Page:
Physics And Its Powerful Impact On The Environment - We Talk about Nature
Relation between Environment and physics. There are various problems in environmental science with physics and social issues and application of physics . The Environment: Physics at the beginning of the twenty-first century has reached This correlation may allow studies of solar activity backward 10, years in. Kate Ravilious talks to three leading physicists-turned-environmental researchers , to find out about their journey. How many people study.
The environment we live in is called the natural world. Well, then let me tell you that we, the human beings, still live in the environment of planet Earth and these humans are foremost criteria. Whatever is happening to the planet has got the direct effect on us. Even if you are not bothered about animals, plants and other species of the environment, but for the existence of human beings the study of an environment is so important.The physics behind the connection between us and our environment
How does physics help us to study the environment? There are various ways in which physics helps us to study the environment. But here we are going to discuss only the important ones. Until the s, atmospheric science had concentrated on the theory and practice of weather forecasting, which involved a time scale of 6 to 10 days. Weather forecasting was based on an understanding of the prevailing instability of large-scale, mid-latitude phenomena resulting from an analysis of the Navier-Stokes fluid dynamic equations.
In the oceans, meanwhile, the emphasis was on attempting to understand the physical processes that accounted for mass and heat transport in cases such as the Gulf Stream and the circulations of the ocean basins.
At that stage of understanding, it was thought that variability in the oceans and variability in the atmosphere were relatively independent of each other on time scales shorter than decades.
More recently, it has been realized that the ocean and the atmosphere are coupled on much shorter time scales. A series of positive and negative feedbacks between the ocean and the atmosphere create this phenomenon, an oscillation on a grand scale, which is responsible for an instability of the climate system in the Pacific region.
The understanding of this phenomenon, which rests on the joint fluid dynamics of the ocean and the atmosphere, suggests a predictability in the climate system.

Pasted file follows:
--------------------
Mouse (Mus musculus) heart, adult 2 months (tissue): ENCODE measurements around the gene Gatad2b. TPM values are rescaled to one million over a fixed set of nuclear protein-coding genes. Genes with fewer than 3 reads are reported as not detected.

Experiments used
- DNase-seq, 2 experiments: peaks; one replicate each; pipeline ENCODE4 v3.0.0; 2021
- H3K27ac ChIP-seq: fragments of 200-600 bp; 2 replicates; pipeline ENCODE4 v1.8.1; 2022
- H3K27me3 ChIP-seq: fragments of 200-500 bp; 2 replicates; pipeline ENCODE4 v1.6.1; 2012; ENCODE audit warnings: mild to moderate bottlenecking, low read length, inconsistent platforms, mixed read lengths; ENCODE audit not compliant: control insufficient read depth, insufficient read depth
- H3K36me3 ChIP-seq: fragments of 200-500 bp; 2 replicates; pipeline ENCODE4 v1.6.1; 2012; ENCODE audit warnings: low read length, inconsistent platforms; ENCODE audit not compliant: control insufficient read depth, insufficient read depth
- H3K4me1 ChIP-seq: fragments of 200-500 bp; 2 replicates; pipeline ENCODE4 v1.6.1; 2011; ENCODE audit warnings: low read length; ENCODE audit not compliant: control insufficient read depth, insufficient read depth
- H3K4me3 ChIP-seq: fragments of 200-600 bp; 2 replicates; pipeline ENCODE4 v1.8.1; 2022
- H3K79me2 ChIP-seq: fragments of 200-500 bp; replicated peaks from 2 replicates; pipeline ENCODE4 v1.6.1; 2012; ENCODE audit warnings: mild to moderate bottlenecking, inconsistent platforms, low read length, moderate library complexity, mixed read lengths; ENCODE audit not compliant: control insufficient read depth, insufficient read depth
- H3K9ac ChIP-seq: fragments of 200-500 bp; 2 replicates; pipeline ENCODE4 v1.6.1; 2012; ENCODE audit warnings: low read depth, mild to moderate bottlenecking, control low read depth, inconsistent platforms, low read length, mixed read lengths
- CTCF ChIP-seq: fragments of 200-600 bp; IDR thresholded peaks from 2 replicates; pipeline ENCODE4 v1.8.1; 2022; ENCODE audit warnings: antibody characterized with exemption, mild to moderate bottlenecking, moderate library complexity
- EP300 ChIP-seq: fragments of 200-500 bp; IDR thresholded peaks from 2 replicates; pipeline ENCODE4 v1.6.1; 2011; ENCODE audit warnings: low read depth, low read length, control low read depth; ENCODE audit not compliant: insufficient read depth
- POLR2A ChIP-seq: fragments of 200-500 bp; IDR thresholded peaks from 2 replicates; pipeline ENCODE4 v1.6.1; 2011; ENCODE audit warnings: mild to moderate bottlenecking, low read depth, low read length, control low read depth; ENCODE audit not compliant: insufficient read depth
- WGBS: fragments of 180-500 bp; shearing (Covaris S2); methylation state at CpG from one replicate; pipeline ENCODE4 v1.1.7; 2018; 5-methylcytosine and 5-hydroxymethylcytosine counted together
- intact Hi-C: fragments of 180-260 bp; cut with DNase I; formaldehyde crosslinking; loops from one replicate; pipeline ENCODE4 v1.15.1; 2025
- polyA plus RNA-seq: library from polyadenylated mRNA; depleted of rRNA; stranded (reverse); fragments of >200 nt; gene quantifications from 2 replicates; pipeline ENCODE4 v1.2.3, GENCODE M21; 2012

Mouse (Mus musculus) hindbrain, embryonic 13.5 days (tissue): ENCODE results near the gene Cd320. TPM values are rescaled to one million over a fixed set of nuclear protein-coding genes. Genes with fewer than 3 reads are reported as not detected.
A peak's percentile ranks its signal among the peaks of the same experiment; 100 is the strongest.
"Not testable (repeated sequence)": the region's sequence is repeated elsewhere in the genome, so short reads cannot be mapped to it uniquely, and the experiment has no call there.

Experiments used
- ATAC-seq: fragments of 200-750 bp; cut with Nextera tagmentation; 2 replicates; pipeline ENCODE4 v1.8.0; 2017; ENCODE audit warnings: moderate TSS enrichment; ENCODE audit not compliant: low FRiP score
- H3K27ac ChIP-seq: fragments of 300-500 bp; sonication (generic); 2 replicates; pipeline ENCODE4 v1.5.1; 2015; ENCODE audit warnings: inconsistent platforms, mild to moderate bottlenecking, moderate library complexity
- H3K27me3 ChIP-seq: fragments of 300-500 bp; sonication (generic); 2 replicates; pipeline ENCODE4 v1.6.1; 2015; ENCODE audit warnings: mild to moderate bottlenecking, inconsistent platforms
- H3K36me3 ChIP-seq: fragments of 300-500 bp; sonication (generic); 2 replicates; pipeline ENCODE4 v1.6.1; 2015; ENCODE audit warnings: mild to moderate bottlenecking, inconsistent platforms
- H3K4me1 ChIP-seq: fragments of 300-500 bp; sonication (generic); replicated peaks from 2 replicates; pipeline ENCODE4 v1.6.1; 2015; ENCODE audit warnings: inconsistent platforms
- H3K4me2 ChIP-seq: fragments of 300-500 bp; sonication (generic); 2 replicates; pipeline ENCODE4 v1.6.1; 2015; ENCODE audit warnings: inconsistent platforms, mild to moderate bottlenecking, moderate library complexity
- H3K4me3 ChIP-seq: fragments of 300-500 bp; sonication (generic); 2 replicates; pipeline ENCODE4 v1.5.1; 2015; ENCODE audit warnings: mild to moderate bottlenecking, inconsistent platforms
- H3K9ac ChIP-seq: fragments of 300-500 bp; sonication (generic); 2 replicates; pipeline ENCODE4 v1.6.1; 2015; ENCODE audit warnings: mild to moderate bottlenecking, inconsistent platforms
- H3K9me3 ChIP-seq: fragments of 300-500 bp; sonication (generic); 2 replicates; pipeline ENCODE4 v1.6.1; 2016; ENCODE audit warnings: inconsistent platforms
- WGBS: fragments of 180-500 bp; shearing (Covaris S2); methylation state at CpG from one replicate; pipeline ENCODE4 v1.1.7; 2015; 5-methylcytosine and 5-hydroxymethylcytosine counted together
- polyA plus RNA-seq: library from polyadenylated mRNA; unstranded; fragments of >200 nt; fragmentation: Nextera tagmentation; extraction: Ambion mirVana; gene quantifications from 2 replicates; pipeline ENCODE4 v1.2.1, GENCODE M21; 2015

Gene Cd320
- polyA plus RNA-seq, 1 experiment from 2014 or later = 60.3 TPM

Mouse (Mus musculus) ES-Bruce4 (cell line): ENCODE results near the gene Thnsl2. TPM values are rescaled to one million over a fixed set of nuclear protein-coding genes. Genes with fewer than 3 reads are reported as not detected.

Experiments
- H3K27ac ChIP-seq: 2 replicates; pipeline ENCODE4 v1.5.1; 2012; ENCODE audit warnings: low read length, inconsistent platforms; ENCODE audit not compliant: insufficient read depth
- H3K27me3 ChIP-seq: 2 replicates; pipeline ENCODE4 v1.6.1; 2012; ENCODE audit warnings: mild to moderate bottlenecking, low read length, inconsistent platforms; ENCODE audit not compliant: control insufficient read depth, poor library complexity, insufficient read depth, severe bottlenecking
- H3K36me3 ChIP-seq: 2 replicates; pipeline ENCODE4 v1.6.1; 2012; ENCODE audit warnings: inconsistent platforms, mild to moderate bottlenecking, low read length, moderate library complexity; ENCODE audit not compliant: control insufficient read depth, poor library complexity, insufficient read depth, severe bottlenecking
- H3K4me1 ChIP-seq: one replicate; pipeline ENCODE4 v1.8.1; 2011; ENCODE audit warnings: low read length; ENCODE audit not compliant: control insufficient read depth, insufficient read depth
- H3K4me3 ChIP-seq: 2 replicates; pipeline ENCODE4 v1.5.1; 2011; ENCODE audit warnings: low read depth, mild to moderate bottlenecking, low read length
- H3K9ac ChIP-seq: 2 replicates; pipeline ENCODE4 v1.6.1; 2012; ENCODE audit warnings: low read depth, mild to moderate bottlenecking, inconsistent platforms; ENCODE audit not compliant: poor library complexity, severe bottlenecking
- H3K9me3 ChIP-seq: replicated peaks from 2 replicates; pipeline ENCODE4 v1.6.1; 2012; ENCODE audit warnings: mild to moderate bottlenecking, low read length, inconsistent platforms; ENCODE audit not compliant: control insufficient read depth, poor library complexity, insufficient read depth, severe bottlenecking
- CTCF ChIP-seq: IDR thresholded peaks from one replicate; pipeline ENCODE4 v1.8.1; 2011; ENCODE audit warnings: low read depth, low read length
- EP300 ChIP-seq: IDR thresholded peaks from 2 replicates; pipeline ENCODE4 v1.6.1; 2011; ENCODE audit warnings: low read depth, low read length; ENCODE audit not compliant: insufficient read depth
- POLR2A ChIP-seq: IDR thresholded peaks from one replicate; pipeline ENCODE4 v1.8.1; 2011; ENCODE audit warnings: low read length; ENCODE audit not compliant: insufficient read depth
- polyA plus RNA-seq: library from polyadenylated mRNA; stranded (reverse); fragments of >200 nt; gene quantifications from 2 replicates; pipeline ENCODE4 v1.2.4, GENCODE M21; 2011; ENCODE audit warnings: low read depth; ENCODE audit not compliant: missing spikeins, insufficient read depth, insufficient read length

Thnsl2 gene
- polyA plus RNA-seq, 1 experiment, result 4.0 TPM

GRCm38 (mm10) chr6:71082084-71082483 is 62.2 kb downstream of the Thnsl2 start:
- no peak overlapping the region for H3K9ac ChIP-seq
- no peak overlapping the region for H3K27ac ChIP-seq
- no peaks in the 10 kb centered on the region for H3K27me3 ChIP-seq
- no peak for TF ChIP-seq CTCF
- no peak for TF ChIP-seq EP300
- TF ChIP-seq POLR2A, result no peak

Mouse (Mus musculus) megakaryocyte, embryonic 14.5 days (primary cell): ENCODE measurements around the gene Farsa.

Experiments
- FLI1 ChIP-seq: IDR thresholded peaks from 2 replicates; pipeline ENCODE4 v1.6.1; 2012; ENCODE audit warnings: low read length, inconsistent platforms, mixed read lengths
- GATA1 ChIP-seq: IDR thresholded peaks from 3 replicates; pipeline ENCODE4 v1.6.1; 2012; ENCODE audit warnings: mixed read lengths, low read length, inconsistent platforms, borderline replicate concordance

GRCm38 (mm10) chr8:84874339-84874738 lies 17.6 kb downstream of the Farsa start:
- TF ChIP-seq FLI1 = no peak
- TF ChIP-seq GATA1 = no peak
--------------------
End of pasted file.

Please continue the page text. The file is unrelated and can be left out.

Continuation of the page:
Problems of this kind arise with increasing frequency because of the larger and more prosperous human population.
Physics: The Science of the Universe and Everything In It
But they can also be addressed with greater success because of our deeper understanding of the affected systems and an improved capacity Page Share Cite Suggested Citation: These kinds of problems come at all scales: The discovery of the destruction of stratospheric ozone by chlorofluorocarbons is a classic example of the use of physical science to understand how human beings change a natural system.
Ancient Greek Natural Philosophy Before physics would become the hard science with all its subdisciplines and subtleties, underpinned by math and underpinning virtually every other science, it would become a way of thinking about the world through natural means.
This natural philosophy was of great use to the protoscience. No longer were phenomena considered part of the work of magic or supernatural means. Put simply, natural philosophy determined that every event, no matter the size or significance, must have a natural explanation. This was an important and fundamental shift away from a mystical or supernatural view of the world although it was not based on experimentation or observation as the later science of physics would become.
These early thinkers were Thales 5 who created natural philosophy and theorized that seismological events such as earthquakes had a natural cause correct but assumed wrongly that landmasses were giant rafts that reacted to ocean ripples which caused the quakes. Thales also theorized that water was the substance on which all matter was built. He was wrong about this too but Anaximander had another idea.